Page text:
Book Review: “The Haunting of Hill House” by Shirley Jackson

When you’re on Amazon, or Goodreads, or iTunes do you tend to explore the “if you liked x, you might like y” suggestions?  It was because of this feature that I came across the audiobook of Shirley Jackson’s horror story The Haunting of Hill House.  Of course, I’d heard of it before and it had always been one of those classic stories that I’d been meaning to get around to.  Well, okay iTunes – thanks for the prompt.  I’ll try it.

The Haunting of Hill House is widely considered one of the great horror novels of the 20th century.  In it, lonely single Eleanor Vance is recruited by a parapsychologist to join a few others in investigating the goings-on at a fabled haunted mansion, Hill House.  The team – the invesitigator Doctor Montague, another “sensitive” Theodora, and a member of the house’s owning family agree to stay in the house and make observations in the hopes of documenting paranormal activity.

As horror stories go, the events that take place in Hill House are more about psychological terror than what I think most people would consider horror – and by today’s standards, it’d downright tame.  But that’s not really where Jackson’s novel comes up short for me.

The Haunting of Hill House

Now, some books are classics because they’re excellent and some books are classic because they break new ground – and just maybe, they don’t hold up too well over time.  To me, Hill House is that latter sort of classic.  The story is mostly related through Eleanor’s eyes and she is hardly the picture of a modern (the story was published in 1959) female protagonist.  Eleanor is a timid mouse of a women – who doesn’t need a haunted house to be a nervous Nellie – she’s practically afraid of her own shadow.  Theodora is supposed to be the more “modern” woman, but her brazenness is a show and she’s really just a tender flower, too. The male characters were fairly two dimensional.

In the end, this is a pretty decent ghost story that gets kudos for breaking some ground back in the day.  I really wanted to like it, because I love haunted house stories.  Sadly, it just couldn’t get past the handicap of its stilted dialog and characters.

2 stars out of 5

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9 thoughts on “Book Review: “The Haunting of Hill House” by Shirley Jackson

  1. To be honest, I have *noticed* those if you like x, you’ll like y and what I’ve found is it’s TOTALLY OFF. I believe they’re either promoting the same tripe for everybody, they’re accepting bribes (they’re really ads) OR their criteria for “you’ll like” is extremely broad. Extremely. As in “genre.”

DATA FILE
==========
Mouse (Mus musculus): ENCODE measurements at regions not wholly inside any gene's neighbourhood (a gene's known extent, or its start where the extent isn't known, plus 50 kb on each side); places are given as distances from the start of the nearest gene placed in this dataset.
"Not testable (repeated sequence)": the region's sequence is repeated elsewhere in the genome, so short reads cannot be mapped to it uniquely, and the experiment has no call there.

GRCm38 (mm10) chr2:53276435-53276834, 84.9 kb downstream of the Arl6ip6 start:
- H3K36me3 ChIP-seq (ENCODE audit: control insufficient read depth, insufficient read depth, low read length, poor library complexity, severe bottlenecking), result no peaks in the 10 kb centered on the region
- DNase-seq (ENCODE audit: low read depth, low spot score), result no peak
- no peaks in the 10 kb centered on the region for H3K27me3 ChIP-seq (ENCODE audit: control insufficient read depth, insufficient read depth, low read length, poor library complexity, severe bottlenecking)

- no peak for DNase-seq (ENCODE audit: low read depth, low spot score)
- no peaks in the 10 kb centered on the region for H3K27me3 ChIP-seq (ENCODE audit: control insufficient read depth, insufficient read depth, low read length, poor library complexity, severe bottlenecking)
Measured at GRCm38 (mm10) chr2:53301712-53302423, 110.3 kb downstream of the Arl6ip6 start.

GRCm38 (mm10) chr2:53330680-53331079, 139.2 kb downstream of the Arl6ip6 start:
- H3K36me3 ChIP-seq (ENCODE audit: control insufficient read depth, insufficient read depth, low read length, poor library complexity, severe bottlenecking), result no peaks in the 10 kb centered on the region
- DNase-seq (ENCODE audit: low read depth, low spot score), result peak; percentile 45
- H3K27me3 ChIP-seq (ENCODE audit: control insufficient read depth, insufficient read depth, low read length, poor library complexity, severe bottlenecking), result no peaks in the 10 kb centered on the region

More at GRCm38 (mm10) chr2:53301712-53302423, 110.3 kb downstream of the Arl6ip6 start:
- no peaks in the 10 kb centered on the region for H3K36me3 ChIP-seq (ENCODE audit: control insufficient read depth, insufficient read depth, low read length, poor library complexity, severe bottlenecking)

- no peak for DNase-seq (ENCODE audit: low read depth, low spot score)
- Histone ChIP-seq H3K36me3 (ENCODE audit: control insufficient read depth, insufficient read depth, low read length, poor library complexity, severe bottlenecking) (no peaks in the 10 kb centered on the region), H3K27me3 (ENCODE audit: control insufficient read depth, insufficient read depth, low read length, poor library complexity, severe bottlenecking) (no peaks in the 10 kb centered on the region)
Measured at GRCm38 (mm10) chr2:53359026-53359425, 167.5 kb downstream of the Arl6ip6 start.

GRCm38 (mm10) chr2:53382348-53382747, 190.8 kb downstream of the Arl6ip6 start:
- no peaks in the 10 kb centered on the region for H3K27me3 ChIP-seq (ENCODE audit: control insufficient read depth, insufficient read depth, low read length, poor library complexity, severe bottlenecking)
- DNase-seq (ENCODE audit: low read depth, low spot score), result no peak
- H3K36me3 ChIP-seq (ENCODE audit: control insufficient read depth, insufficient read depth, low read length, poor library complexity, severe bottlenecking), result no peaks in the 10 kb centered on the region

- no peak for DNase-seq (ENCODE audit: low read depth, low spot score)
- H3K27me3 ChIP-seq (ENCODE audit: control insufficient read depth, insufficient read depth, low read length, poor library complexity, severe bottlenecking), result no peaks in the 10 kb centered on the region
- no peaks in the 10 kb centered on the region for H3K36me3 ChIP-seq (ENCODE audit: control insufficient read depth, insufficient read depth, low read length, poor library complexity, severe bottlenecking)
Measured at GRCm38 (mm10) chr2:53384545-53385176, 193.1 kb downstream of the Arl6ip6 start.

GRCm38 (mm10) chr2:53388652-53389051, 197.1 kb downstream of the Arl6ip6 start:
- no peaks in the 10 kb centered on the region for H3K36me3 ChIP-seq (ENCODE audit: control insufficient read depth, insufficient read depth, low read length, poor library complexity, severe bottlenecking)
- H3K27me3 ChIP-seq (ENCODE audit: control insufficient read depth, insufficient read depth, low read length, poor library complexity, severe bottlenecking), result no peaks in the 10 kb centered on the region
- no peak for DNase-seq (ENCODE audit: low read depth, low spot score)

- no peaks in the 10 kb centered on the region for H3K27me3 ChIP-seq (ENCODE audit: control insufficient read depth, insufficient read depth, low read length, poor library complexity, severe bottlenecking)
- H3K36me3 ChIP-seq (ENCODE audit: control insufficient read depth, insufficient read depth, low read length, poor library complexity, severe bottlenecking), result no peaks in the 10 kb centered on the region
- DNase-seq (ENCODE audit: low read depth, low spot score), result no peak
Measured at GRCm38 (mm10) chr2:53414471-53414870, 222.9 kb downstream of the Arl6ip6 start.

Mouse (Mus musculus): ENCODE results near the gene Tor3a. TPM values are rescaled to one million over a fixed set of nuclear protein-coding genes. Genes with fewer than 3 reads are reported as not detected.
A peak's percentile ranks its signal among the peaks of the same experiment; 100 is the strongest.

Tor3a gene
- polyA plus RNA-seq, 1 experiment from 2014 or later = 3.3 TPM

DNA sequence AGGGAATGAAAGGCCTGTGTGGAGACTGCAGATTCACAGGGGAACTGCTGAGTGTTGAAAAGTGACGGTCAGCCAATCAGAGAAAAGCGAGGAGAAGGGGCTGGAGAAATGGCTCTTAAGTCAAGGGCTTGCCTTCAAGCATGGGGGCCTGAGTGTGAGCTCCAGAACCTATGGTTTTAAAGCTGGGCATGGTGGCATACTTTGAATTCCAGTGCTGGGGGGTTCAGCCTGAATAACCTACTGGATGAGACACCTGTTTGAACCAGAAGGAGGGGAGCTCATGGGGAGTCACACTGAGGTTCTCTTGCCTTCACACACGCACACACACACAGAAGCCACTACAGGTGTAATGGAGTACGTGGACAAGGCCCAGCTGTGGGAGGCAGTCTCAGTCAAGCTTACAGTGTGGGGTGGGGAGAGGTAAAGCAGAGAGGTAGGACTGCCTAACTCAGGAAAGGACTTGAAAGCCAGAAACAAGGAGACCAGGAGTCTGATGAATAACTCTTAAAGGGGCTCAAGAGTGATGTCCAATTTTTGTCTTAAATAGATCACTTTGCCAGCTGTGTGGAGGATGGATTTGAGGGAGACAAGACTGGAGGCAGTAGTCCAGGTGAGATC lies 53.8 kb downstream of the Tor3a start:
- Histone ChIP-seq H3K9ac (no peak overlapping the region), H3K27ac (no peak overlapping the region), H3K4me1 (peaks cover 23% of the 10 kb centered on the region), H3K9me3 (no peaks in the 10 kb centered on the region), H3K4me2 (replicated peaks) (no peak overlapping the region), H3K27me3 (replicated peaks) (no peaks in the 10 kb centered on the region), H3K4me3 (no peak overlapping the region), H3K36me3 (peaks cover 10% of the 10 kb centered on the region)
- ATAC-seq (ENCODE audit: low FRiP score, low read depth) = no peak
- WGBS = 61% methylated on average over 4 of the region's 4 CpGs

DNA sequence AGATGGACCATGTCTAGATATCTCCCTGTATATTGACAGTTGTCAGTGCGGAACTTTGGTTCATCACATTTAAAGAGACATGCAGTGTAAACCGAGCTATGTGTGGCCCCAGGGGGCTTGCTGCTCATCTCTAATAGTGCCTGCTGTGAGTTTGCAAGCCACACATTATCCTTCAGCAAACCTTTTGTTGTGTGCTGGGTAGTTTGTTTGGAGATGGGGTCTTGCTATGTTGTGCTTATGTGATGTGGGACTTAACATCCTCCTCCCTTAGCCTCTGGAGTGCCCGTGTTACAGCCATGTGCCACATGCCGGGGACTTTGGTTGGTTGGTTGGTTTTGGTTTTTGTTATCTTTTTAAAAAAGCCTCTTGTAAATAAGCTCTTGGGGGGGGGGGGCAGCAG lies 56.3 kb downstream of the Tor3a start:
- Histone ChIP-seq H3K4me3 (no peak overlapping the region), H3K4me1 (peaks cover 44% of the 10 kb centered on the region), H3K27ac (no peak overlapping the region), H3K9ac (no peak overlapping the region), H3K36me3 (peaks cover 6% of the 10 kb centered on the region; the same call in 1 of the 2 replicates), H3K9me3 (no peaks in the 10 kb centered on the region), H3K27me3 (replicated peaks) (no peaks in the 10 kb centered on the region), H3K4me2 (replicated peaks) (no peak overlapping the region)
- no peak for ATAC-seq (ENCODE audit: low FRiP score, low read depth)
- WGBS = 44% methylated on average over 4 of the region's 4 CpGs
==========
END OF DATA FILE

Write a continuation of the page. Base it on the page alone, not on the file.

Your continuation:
2. Steve, you’ve written yet another review where I want to go back and re-read a book. I read “The Haunting of Hill House” when I was a teenager, and I loved the way Jackson evoked the creepiness of a haunted mansion. She had her own peculiar style of writing however, and in time I found it dated and somewhat clunky. (“We Have Always Lived in the Castle” is a little better, but it’s more of a Gothic story similar to her short story “The Lottery.”)

    That said, I find it funny that 50 years after Jackson wrote “Hill House,” we now have reality shows featuring paranormal investigators who tromp through allegedly haunted houses, looking for scientific evidence of ghosts. Most of them have been spectacular failures at finding real ghosts: the investigators spend more time jumping up and screaming, “What was that?” at every little bump and sigh. Which I find sad: I want them to convince me there are really ghosts out there. Kind of like The X-Files, I want to believe.

  3. I read and reread The Haunting of Hill House as a teenager and I remember it as the scariest book I had ever read. The psychology of it really got to me. The thought that a ghost/evil presence would not physically hurt someone, but cause them to hurt themselves. It would prod and pry and seep it’s way into her weaknesses.
    I remember having to take the book from my bedroom and go downstairs and read it in the familyroom with my parents because I didn’t want to be alone whilst reading it.

    I most vividly remember the night that Theodora and Nell jumped into the same bed when the Presence started pounding on the bedroom doors up and down the hall with what sounded like a bowling ball. And Jackson describing the terror that Nell was feeling, how she held Theodora’s hand so tightly that she could feel all the bones.
    Then Nell couldn’t stand it anymore and screamed out for the thing to “Stop It!” Theodora sat up sleepily saying “What is it? What’s happening, Nell?”
    And Nell flew out of the bed and huddled against the wall saying “God god god god, whose hand was I holding?”

    Lol. It may have been 30 years since I read The Haunting of Hill House, so I may have dis-membered exactly how that scene went. But, hearing the name of the book still gives me shivers…and you know what? I don’t think I will reread it and find it dated and disappointing. I’m going to remember it as the scariest book I have ever read. :)

    • Lauri — no, you remembered that scene right on — perhaps unlike the Biblical “ass”… ;) — and that was my favorite scene from the book too. Without spoilers, I also really liked the ambiguity of the ending in that Jackson lets the reader decide what caused the event at the end.

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